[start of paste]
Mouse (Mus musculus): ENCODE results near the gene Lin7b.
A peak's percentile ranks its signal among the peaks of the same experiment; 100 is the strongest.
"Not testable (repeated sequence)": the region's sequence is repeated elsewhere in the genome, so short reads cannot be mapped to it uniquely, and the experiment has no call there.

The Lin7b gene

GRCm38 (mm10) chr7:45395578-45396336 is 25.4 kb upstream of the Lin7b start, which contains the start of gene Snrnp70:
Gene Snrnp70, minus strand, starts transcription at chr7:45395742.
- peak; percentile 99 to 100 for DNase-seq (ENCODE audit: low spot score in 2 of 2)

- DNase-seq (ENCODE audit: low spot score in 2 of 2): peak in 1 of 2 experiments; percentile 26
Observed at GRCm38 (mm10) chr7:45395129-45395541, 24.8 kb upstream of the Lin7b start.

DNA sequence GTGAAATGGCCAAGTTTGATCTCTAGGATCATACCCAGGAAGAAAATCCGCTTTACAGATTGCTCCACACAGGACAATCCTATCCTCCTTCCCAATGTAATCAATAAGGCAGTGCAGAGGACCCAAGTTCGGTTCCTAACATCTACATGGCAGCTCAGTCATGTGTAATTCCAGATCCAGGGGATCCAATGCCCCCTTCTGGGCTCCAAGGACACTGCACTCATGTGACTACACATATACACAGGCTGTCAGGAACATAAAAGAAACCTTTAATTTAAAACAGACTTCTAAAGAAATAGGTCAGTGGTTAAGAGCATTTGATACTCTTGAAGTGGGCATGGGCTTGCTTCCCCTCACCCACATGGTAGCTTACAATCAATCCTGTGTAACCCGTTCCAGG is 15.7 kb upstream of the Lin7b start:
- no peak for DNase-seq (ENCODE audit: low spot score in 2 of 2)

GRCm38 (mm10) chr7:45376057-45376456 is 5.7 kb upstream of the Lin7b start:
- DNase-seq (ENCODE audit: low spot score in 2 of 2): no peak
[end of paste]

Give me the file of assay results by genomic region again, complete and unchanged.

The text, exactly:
Mouse (Mus musculus): ENCODE results near the gene Lin7b.
A peak's percentile ranks its signal among the peaks of the same experiment; 100 is the strongest.
"Not testable (repeated sequence)": the region's sequence is repeated elsewhere in the genome, so short reads cannot be mapped to it uniquely, and the experiment has no call there.

The Lin7b gene

GRCm38 (mm10) chr7:45395578-45396336 is 25.4 kb upstream of the Lin7b start, which contains the start of gene Snrnp70:
Gene Snrnp70, minus strand, starts transcription at chr7:45395742.
- peak; percentile 99 to 100 for DNase-seq (ENCODE audit: low spot score in 2 of 2)

- DNase-seq (ENCODE audit: low spot score in 2 of 2): peak in 1 of 2 experiments; percentile 26
Observed at GRCm38 (mm10) chr7:45395129-45395541, 24.8 kb upstream of the Lin7b start.

DNA sequence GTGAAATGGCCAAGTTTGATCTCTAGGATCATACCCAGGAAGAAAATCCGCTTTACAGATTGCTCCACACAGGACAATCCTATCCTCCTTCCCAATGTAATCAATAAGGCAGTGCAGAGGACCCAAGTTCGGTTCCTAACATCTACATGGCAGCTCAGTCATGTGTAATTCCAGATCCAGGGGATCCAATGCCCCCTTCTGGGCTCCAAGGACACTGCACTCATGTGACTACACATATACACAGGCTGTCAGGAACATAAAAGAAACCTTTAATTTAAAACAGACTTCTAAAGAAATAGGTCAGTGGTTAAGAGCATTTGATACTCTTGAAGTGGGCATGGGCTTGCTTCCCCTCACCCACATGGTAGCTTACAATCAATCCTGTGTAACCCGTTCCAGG is 15.7 kb upstream of the Lin7b start:
- no peak for DNase-seq (ENCODE audit: low spot score in 2 of 2)

GRCm38 (mm10) chr7:45376057-45376456 is 5.7 kb upstream of the Lin7b start:
- DNase-seq (ENCODE audit: low spot score in 2 of 2): no peak